If the project succeeds, it will be able to produce ten times as much heat as is put in - a far greater surplus than from any other fusion experiment that has come before.

Eventually, nuclear fusion could revolutionize the way we generate electricity while simultaneously solving the problems of pollution and dwindling fossil fuel resources.

In other words - it's something we want to get working as soon as humanly possible.

Source: BBC News | Comments (36)


Tags: Fusion


Recent comments on this story
Comment icon #27 Posted by Noteverythingisaconspiracy on 30 July, 2020, 15:28
As I see it we should aim to develop as many clean technologies as we can, that way we won't become dependent on a single technology. The dependence of fossil fuels is why we are in the situation we are in now. In my country we use wind power on a large scale and it works fine for us, but it may not be the case for everyone. Diversification is the key. To put the cost of ITER into context, its going to cost about the same as the Hinckley C nuclear power plant in the UK. A potentially revolutionary technology at the cost of two fission reactors. Investing in fusion power is an investment in the... [More]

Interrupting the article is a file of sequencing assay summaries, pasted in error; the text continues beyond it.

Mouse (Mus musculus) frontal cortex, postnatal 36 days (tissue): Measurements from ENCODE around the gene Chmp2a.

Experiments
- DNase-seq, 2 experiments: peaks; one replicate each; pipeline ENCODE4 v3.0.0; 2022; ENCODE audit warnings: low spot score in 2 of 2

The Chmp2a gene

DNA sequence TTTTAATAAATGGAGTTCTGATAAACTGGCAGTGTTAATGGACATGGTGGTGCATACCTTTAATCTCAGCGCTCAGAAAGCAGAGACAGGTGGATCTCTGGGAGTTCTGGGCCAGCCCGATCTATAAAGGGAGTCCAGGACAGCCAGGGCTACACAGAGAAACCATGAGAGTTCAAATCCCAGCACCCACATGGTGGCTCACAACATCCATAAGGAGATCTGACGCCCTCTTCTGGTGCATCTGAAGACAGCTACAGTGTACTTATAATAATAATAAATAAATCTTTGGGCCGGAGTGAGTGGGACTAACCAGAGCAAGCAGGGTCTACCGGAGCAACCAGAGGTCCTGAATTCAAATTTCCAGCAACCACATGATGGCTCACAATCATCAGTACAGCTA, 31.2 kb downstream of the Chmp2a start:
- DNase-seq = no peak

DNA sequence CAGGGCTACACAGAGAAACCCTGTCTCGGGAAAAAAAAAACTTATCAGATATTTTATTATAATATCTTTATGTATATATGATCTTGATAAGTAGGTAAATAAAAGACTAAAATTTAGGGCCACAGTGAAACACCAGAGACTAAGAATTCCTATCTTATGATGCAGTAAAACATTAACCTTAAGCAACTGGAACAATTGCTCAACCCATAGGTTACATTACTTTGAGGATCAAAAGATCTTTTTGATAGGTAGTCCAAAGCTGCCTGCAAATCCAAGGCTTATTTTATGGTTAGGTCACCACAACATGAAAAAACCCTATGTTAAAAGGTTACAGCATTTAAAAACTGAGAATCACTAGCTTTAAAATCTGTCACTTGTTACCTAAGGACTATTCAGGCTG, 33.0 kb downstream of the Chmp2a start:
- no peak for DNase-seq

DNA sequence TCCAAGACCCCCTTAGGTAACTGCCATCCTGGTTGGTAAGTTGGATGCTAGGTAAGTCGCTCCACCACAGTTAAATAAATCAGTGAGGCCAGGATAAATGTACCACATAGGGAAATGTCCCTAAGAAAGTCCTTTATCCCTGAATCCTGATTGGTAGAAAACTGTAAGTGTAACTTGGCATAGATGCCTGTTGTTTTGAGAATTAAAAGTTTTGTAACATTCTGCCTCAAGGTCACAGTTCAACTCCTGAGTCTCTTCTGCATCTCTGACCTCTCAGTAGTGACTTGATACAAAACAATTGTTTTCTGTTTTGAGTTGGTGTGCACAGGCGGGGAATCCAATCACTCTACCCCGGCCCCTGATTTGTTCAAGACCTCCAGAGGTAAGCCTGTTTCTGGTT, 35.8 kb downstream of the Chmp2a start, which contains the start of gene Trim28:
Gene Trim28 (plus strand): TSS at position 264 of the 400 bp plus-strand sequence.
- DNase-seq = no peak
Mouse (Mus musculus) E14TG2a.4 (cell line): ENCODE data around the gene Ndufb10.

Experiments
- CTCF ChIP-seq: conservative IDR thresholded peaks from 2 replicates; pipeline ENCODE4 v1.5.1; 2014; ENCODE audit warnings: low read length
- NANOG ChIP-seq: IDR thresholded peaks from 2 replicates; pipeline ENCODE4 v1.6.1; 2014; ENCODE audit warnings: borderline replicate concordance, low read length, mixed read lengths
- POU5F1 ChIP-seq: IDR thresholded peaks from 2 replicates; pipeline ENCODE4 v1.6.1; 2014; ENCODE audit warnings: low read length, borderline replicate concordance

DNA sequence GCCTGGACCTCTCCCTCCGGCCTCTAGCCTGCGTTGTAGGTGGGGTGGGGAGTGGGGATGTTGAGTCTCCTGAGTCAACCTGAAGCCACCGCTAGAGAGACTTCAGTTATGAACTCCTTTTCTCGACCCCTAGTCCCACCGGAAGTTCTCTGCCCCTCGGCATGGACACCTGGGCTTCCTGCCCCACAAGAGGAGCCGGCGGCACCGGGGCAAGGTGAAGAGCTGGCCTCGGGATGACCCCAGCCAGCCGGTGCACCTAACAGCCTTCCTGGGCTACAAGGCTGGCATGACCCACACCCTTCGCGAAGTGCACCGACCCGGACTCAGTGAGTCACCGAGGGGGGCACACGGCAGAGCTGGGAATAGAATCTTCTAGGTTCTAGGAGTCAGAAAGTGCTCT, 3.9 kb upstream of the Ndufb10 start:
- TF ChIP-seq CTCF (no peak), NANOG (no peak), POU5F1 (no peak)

Comment icon #28 Posted by TripGun on 30 July, 2020, 15:39
If they were not burning neutron-rich isotopes then there would be no radiation but they are (because its Earth and not the Sun) using tritium. 
Comment icon #29 Posted by third_eye on 30 July, 2020, 16:32